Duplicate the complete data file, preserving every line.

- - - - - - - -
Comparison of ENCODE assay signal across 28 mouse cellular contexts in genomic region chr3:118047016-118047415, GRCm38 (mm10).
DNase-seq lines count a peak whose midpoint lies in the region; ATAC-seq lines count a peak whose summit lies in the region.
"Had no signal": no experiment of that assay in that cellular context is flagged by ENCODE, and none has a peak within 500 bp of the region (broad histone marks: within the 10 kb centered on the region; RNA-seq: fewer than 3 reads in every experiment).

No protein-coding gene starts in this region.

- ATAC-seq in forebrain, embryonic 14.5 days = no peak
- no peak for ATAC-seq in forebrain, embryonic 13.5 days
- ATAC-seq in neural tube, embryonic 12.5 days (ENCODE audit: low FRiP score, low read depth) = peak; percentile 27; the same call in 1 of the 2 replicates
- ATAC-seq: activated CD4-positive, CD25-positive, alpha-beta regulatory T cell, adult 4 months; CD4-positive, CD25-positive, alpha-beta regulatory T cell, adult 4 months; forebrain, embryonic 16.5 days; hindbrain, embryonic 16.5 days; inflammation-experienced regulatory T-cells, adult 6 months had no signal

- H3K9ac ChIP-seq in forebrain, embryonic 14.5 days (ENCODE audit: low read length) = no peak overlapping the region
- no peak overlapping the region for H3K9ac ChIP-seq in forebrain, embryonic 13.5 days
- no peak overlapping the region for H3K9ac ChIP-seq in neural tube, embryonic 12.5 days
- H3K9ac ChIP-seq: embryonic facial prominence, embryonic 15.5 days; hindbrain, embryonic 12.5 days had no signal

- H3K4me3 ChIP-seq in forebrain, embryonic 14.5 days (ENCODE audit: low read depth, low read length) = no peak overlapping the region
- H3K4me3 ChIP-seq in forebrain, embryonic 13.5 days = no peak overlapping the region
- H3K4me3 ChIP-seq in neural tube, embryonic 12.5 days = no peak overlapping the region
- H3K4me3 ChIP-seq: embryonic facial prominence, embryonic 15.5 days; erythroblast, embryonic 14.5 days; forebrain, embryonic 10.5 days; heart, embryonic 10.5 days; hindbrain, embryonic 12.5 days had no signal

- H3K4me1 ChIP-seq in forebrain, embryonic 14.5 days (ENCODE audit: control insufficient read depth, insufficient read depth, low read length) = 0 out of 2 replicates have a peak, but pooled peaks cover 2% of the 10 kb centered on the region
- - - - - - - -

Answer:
Comparison of ENCODE assay signal across 28 mouse cellular contexts in genomic region chr3:118047016-118047415, GRCm38 (mm10).
DNase-seq lines count a peak whose midpoint lies in the region; ATAC-seq lines count a peak whose summit lies in the region.
"Had no signal": no experiment of that assay in that cellular context is flagged by ENCODE, and none has a peak within 500 bp of the region (broad histone marks: within the 10 kb centered on the region; RNA-seq: fewer than 3 reads in every experiment).

No protein-coding gene starts in this region.

- ATAC-seq in forebrain, embryonic 14.5 days = no peak
- no peak for ATAC-seq in forebrain, embryonic 13.5 days
- ATAC-seq in neural tube, embryonic 12.5 days (ENCODE audit: low FRiP score, low read depth) = peak; percentile 27; the same call in 1 of the 2 replicates
- ATAC-seq: activated CD4-positive, CD25-positive, alpha-beta regulatory T cell, adult 4 months; CD4-positive, CD25-positive, alpha-beta regulatory T cell, adult 4 months; forebrain, embryonic 16.5 days; hindbrain, embryonic 16.5 days; inflammation-experienced regulatory T-cells, adult 6 months had no signal

- H3K9ac ChIP-seq in forebrain, embryonic 14.5 days (ENCODE audit: low read length) = no peak overlapping the region
- no peak overlapping the region for H3K9ac ChIP-seq in forebrain, embryonic 13.5 days
- no peak overlapping the region for H3K9ac ChIP-seq in neural tube, embryonic 12.5 days
- H3K9ac ChIP-seq: embryonic facial prominence, embryonic 15.5 days; hindbrain, embryonic 12.5 days had no signal

- H3K4me3 ChIP-seq in forebrain, embryonic 14.5 days (ENCODE audit: low read depth, low read length) = no peak overlapping the region
- H3K4me3 ChIP-seq in forebrain, embryonic 13.5 days = no peak overlapping the region
- H3K4me3 ChIP-seq in neural tube, embryonic 12.5 days = no peak overlapping the region
- H3K4me3 ChIP-seq: embryonic facial prominence, embryonic 15.5 days; erythroblast, embryonic 14.5 days; forebrain, embryonic 10.5 days; heart, embryonic 10.5 days; hindbrain, embryonic 12.5 days had no signal

- H3K4me1 ChIP-seq in forebrain, embryonic 14.5 days (ENCODE audit: control insufficient read depth, insufficient read depth, low read length) = 0 out of 2 replicates have a peak, but pooled peaks cover 2% of the 10 kb centered on the region